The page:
What is your winemaking philosophy at Haut Brion? How would you describe the Haut Brion ‘style’?

As the birth place of “New French Claret” or red wines as we still know them today....Haut-Brion set the tone for the entire philosophy at Domaine Clarence Dillon:  All of our wines seek balance, elegance and complexity. The winemaker must ensure the integrity of each wine and a reflection of the estate or “terroir” from whence it came.

Why did you decide to launch the Clarendelle range?

There was an evident gap in the market. All of the major wine regions in the world produced Super Premium Brands.....Bordeaux, the most famous of all wine region, did not.  I wanted to produce an excellent and affordable wine that was immediately ready to drink when it was brought to the market. In order to truly express their style and quality, the great wines of Bordeaux benefit from aging. We would only release the bottles when they are at this stage. This means that we have recently released our 2007 vintage before the 2006.... for example.  The brand strategy and success of Champagne were a great inspiration to me.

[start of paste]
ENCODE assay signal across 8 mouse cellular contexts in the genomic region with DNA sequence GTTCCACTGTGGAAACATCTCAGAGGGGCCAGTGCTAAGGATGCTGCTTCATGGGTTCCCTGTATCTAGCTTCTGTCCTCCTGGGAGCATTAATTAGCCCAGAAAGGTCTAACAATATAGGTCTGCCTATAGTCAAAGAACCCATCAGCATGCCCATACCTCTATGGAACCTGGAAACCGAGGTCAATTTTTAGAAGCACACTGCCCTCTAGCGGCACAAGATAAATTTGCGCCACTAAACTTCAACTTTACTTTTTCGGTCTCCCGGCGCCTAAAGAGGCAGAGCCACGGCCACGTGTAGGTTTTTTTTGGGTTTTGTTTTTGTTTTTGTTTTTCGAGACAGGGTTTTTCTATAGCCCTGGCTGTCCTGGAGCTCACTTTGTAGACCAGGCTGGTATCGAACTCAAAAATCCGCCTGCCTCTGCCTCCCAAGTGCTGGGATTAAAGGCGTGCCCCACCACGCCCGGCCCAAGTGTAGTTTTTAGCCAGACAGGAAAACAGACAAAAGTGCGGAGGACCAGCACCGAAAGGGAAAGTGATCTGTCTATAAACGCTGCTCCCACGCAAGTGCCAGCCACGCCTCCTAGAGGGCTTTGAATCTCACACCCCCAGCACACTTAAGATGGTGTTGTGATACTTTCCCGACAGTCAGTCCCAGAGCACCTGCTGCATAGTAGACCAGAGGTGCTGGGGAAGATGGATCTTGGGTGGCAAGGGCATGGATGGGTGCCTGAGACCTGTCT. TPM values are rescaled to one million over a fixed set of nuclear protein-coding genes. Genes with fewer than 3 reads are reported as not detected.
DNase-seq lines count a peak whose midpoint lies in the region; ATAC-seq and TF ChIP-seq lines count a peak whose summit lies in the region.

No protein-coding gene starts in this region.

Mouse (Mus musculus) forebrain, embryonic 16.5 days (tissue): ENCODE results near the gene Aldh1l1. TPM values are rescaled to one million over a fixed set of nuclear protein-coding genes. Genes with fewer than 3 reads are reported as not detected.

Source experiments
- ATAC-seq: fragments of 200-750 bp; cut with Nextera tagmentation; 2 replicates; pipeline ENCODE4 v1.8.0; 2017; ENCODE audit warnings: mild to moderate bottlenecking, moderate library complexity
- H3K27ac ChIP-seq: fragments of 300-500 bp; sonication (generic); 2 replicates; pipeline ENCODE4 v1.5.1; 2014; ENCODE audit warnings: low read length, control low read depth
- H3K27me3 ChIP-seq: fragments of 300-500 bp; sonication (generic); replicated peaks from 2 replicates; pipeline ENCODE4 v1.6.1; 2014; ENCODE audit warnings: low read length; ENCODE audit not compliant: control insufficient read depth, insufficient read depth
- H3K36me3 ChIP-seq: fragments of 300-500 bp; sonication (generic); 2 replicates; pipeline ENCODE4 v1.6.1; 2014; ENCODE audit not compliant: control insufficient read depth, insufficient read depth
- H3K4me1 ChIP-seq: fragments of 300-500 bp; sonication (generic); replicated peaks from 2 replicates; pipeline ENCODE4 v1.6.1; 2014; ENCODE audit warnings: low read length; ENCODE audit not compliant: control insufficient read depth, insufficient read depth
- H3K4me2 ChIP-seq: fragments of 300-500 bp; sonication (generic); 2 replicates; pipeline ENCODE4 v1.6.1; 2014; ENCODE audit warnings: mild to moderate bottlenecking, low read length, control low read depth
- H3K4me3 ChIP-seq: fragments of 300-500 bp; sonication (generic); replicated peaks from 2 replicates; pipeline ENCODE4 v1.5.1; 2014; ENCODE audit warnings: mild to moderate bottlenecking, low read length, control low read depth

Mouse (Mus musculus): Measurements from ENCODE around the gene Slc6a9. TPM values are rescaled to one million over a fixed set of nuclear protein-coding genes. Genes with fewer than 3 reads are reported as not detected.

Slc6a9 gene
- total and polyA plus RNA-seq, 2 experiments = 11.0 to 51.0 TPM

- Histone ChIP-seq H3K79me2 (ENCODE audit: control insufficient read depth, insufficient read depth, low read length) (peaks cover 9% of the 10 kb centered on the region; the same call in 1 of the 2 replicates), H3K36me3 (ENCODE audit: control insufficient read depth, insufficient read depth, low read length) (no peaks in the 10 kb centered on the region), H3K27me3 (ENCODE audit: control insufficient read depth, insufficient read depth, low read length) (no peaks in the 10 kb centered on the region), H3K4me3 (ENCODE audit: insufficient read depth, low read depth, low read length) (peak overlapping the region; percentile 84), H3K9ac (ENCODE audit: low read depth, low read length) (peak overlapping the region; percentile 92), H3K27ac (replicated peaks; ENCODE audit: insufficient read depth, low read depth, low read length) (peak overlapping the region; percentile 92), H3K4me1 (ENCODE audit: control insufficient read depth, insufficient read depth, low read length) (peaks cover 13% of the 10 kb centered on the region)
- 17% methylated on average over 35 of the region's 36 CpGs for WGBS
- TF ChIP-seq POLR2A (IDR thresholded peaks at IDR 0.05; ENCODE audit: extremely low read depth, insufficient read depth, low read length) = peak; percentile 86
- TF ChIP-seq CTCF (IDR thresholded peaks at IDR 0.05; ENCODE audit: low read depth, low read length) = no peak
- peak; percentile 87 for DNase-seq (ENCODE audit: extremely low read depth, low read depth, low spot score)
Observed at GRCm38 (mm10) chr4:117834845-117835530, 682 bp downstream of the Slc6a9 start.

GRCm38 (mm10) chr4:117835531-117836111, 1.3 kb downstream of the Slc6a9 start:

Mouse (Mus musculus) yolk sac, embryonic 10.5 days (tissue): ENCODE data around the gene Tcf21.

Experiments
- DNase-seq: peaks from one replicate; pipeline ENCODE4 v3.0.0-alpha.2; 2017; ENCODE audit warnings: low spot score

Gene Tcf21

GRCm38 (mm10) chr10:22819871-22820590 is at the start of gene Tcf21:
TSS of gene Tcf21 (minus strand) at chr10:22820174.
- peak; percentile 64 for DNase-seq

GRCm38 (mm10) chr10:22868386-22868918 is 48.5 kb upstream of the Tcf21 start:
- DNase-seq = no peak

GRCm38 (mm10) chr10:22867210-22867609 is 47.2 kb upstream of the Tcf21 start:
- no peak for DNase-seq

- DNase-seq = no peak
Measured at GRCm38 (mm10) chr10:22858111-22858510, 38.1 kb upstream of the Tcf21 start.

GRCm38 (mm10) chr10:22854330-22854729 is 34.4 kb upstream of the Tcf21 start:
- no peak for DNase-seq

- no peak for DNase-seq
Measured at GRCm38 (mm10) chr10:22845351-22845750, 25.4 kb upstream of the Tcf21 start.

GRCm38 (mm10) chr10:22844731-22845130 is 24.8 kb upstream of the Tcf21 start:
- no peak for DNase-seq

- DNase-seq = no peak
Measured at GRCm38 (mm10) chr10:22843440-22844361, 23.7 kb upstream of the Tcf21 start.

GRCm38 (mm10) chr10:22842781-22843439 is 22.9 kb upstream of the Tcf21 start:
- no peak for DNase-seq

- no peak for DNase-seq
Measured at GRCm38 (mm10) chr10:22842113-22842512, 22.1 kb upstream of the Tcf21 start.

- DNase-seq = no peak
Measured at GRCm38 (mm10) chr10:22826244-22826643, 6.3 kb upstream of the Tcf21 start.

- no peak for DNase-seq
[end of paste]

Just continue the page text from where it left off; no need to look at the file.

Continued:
Clarence Dillon
Where and how do you select the grapes/wines for the Clarendelle range?

At Domaine Clarence Dillon we have a true blending culture. The blending process at our estates is similar to that of Clarendelle. The same group of winemakers is also responsible for overseeing the blending at Clarendelle, Haut-Brion, La Mission or Chateau Quintus.

We actually source wines directly. We therefore already have a finished product to work with. This offers us better quality control. Instead of being limited to the palette of our vineyards....we have the whole palette of Bordeaux to work with. This also affords us great flexibility. The Clarendelle wines benefit from the inclusion of some of the wines produced at our estates.